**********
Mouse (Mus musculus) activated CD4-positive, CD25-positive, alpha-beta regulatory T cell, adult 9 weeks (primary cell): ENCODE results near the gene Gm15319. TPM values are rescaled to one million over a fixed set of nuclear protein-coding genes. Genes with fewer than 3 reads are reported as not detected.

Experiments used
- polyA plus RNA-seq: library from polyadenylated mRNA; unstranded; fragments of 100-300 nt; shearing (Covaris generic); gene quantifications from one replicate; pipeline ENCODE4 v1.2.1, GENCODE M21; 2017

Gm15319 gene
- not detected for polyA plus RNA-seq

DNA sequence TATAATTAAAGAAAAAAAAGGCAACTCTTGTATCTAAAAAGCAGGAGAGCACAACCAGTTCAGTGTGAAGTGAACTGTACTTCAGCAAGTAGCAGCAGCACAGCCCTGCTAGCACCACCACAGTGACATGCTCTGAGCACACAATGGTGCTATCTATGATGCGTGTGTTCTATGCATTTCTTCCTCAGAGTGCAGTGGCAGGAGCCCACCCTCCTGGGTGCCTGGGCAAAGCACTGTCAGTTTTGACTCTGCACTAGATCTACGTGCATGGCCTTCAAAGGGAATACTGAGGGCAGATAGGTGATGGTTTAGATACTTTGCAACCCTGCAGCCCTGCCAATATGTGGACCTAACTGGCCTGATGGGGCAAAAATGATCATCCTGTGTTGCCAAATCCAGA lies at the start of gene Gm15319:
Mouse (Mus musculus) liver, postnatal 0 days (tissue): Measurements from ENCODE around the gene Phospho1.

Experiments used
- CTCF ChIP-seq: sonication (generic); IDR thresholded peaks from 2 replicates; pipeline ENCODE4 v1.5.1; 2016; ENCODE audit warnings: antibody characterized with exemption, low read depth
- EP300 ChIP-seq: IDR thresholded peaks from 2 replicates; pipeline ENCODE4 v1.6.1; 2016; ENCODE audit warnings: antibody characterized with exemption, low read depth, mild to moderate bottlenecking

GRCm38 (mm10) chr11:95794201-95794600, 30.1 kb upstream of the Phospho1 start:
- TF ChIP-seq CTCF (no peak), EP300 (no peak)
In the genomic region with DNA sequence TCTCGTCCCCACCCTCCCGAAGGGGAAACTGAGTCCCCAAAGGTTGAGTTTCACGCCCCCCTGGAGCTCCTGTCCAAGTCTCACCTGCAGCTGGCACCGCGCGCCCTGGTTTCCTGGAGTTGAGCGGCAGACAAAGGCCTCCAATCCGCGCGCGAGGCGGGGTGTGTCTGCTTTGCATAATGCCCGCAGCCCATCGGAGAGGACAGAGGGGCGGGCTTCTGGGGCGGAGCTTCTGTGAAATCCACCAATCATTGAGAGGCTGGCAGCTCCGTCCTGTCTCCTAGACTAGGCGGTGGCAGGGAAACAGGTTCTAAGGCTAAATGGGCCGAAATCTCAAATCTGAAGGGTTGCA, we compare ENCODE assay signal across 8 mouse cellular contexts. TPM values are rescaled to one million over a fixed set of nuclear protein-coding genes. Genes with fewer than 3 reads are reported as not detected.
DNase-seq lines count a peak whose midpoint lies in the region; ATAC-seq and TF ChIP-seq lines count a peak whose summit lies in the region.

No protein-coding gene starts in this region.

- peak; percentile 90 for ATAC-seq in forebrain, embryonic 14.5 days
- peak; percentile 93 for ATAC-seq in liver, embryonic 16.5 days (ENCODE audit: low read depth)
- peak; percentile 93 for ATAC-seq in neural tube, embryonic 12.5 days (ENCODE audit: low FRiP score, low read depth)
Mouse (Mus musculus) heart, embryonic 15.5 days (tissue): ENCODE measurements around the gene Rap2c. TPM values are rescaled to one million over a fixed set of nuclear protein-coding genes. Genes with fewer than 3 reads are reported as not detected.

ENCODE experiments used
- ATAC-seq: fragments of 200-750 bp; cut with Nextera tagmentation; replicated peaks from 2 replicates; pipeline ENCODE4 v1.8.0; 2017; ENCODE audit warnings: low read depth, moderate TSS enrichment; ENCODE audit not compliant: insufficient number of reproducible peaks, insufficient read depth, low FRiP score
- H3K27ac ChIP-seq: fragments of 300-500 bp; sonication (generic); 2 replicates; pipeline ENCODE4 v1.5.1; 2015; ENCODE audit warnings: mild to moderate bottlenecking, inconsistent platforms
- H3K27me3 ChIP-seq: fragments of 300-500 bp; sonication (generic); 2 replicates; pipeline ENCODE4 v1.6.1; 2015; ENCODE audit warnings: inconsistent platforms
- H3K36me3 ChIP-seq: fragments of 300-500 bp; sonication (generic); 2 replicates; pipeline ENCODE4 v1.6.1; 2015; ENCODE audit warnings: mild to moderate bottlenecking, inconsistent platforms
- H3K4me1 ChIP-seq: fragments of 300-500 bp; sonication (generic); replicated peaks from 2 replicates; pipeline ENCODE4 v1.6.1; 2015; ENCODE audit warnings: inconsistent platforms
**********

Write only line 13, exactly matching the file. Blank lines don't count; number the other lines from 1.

In the genomic region with DNA sequence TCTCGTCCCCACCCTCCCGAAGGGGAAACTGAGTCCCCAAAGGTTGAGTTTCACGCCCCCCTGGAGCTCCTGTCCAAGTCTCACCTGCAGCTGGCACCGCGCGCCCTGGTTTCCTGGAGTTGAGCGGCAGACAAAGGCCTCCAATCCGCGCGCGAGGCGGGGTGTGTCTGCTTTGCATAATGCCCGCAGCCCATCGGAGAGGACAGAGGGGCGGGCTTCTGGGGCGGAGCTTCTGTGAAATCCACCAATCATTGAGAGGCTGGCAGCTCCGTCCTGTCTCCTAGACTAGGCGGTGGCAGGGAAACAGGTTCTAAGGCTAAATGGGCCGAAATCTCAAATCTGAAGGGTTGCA, we compare ENCODE assay signal across 8 mouse cellular contexts. TPM values are rescaled to one million over a fixed set of nuclear protein-coding genes. Genes with fewer than 3 reads are reported as not detected.